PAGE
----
Source: Macauhub

Namibia first African country to export red meat to hungry US market

Namibia became the first African country to export red meat to the United States (US) after it sent 25 tonnes of beef to Philadelphia, following two decades of haggling over safety regulations and logistics. The arid southern African nation, known for free-range, hormone-free beef, is set to export 860 tonnes of various beef cuts in 2020 to the US, rising to 5,000 tonnes by 2025. The shipment is the first commercial consignment after samples were sent in the past 24 months to US laboratories for tests. Under the deal, exports will include boneless, raw beef cuts in frozen or chilled form. Agriculture contributes about 5% to Namibia’s economy but farming including cattle raising contributes to nearly two-thirds of the population’s income. In 2019, Namibia exported about 12,400 metric tonnes of meat to Norway, Britain, the European Union and Chinese markets. “Namibia will benefit economically from tapping into the largest consumer market with purchasing power of $13 trillion, and U.S. consumers will benefit from access to Namibia’s high-quality, free-range, grass-fed beef,” US ambassador to Namibia, Lisa Johnson, said. Namibia’s exports will also benefit from a duty-free regime under the African Growth and Opportunity Act (AGOA).

Source: Reuters

Namibian central bank cuts policy rate by 25 basis points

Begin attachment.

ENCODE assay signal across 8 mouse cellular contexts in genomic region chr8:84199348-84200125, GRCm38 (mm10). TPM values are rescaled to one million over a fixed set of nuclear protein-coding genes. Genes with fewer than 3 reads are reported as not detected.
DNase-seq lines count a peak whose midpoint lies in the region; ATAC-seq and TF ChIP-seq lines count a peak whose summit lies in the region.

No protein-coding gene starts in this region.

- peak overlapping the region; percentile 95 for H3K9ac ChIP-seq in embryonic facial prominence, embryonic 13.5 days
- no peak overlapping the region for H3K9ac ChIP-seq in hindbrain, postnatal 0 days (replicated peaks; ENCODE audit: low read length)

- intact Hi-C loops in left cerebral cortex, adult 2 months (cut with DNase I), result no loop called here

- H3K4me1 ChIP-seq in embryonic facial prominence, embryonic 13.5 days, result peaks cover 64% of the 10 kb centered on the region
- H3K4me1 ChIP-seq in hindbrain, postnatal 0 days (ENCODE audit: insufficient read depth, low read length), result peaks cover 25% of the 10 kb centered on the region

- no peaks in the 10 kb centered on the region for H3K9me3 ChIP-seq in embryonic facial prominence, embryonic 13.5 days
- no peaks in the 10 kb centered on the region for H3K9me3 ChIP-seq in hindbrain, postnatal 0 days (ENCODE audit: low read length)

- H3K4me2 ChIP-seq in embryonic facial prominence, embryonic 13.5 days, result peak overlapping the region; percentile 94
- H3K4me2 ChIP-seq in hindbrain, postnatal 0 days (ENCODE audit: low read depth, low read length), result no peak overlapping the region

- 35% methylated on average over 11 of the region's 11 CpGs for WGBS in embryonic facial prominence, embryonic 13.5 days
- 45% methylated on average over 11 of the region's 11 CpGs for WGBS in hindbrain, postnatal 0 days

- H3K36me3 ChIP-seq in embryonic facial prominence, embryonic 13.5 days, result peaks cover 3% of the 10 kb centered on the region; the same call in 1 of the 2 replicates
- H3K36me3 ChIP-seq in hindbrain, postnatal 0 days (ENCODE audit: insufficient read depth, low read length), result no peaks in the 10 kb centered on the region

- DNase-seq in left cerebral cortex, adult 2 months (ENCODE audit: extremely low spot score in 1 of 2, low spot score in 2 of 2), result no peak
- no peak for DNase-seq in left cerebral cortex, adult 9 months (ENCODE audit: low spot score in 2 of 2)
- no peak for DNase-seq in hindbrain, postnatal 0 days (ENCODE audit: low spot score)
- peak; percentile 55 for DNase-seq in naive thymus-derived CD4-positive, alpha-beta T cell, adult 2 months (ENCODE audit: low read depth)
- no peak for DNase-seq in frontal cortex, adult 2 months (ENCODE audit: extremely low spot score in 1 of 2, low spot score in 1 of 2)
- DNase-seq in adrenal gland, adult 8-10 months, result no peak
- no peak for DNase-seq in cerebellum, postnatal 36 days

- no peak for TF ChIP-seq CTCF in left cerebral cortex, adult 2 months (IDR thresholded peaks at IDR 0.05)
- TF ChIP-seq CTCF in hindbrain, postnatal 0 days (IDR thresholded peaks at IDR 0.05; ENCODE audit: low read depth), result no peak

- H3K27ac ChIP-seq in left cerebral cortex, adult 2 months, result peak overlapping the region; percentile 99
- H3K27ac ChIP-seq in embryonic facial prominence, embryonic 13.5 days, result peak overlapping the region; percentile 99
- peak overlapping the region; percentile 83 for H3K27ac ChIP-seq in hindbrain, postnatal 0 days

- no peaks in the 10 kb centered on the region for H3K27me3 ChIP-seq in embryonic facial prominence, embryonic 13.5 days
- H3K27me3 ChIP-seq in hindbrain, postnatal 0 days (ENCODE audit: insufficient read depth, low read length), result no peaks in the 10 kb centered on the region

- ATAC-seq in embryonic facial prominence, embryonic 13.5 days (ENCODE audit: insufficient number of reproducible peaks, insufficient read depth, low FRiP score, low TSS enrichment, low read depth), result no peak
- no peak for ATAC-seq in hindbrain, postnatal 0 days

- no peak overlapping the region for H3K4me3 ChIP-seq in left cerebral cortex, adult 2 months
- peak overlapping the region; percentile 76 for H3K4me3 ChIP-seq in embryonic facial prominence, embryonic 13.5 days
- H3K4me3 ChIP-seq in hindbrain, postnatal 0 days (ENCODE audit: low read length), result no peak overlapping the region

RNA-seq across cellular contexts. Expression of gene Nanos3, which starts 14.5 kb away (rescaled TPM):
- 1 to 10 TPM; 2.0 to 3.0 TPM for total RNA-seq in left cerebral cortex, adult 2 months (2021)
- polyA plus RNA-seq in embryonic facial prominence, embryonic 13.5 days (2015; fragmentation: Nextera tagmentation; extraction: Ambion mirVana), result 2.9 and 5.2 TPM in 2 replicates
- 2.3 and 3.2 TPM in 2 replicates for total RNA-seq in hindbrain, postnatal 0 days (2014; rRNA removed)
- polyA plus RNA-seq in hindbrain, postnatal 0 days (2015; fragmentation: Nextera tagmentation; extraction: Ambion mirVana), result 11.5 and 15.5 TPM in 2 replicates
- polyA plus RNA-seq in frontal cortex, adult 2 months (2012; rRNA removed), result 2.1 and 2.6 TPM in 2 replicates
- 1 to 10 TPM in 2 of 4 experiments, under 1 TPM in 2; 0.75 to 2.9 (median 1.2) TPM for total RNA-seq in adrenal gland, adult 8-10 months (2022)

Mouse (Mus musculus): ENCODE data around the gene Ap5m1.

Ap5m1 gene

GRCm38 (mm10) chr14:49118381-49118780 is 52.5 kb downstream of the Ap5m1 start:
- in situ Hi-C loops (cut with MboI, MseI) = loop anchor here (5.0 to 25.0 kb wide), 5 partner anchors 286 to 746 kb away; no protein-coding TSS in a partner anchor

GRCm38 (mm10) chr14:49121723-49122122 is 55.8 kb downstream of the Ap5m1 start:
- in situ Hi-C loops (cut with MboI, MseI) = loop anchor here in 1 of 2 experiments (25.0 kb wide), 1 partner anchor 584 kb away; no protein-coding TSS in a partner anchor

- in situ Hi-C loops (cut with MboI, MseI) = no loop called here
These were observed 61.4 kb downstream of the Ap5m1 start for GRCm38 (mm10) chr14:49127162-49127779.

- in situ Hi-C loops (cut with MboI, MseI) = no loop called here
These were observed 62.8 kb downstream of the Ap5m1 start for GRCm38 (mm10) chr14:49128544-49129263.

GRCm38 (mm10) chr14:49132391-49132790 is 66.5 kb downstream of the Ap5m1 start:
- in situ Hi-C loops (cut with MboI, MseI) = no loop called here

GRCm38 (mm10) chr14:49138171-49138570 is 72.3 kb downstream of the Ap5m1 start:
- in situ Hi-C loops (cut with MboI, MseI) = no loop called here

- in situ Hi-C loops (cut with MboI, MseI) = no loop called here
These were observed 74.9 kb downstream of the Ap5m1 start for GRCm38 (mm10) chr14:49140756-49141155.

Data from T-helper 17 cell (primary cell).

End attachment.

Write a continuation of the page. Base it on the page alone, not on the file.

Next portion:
The Bank of Namibia (BoN) cut its policy rate by 25 basis points to 6.25% during the central bank’s monetary policy committee (MPC) meeting in February – in line with IHS Markit’s expectation. IHS Markit forecasts a further 25-basis-point cut in the BoN’s policy rate during June. Developments in neighbouring South Africa pose the biggest risk to the Namibian interest rate outlook. Local as well as regional and global conditions underlined the BoN’s interest rate decision. Namibia’s economic growth is expected to contract during 2019, the BoN’s estimates show. The mining, agriculture, manufacturing, and wholesale and retail trade sectors are expected to make the largest contribution to the economic weakness during the year. Private-sector credit extension growth increased moderately to 6.8% year on year (y/y) at end-2019, from 6.3% y/y at end-2018. Credit extended to businesses supported the marginal improvement in overall private-sector credit extension, while growth in credit extended to households slowed further during 2019. Inflationary pressures remain moderate, with headline inflation averaging 3.7% in 2019, from 4.3% in 2018. The BoN expects headline inflation to remain at less than 5% in 2020.